After extreme backlash and outcry over their purported anti-consumer Xbox One, Microsoft has finally come clean, unveiling the official policies for Kinect, used games and online connectivity.
In regards to Internet connectivity, rumored had it that the Xbox One would use "always-on" DRM, meaning an Internet connection is required at all times to play a game, even in single player mode. Microsoft has confirmed the Xbox One will use a restrictive DRM but it is not "always-on." You will be allowed to play on your home console for 24 hours without a connection, but after that you will need to login again to continue playing and get another 24 hours. If you log in with your Xbox account to someone else's console, you will need Internet every hour, even in single player mode. Blu-ray, DVD and TV watching is not affected.
The company also confirmed that sections of some games will require a cloud connection, but that is at the discretion of the developers.
Reads the company's statement:
A persistent connection is 'not required', but one is if you want to 'verify if system, application or game updates are needed and to see if you have acquired new games, or resold, traded in, or given your game to a friend.'
1.5MB internet connection is recommended
Used Games and Cloud Installation
Microsoft says you can buy games on disc or in digital, but they will be charge of the digital sales. Once you purchase a digital copy, it sits in the cloud for your to install when you can. If you want to play on another console, you will have to login, download and install it there, without need for disc.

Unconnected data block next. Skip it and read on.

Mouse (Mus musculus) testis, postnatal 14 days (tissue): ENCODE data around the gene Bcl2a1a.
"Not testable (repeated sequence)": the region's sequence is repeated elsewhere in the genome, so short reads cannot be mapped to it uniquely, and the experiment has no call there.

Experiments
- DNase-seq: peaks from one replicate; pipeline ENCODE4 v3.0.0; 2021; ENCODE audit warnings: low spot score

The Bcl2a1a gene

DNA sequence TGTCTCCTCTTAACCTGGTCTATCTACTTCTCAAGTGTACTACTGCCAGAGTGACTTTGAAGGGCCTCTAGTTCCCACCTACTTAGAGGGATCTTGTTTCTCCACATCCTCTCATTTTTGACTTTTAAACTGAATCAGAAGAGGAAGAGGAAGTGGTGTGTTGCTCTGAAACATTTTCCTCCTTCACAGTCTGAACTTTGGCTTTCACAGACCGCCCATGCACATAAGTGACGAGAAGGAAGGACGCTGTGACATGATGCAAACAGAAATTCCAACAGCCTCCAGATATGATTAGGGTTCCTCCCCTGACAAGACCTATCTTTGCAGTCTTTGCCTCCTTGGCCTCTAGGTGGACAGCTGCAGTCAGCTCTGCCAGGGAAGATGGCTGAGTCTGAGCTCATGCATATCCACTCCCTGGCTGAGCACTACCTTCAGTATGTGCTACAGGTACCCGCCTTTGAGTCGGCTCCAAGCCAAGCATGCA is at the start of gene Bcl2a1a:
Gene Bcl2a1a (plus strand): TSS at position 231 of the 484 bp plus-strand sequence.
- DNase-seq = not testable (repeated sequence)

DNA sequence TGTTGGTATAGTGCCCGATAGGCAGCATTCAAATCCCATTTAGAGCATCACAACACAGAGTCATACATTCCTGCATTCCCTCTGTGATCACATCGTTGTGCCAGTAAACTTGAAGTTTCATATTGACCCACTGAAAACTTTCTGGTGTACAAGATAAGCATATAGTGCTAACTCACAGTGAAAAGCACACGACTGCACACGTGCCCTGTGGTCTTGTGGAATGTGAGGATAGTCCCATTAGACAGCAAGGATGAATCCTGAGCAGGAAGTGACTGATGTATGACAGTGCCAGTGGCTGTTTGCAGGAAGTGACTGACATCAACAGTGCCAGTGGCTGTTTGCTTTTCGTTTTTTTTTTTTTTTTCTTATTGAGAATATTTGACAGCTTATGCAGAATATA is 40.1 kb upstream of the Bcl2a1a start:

Reports had claimed that Microsoft would charge a fee to play used games, but that does not appear to be the case:
"Today, some gamers choose to sell their old disc-based games back for cash and credit. We designed Xbox One so game publishers can enable you to trade in your games at participating retailers. Microsoft does not charge a platform fee to retailers, publishers, or consumers for enabling transfer of these games."
You read that right. Microsoft will not charge, but publishers are allowed to block used game sales. Publishers don't make a penny off of used game sales, so it is clear that used games will likely be blocked on the Xbox.
On the bright side, you can share games within your library with up to 10 members of your family. "Just like today, a family member can play your copy of Forza Motorsport at a friend's house," says Microsoft. "Only now, they will see not just Forza, but all of your shared games. You can always play your games, and any one of your family members can be playing from your shared library at a given time."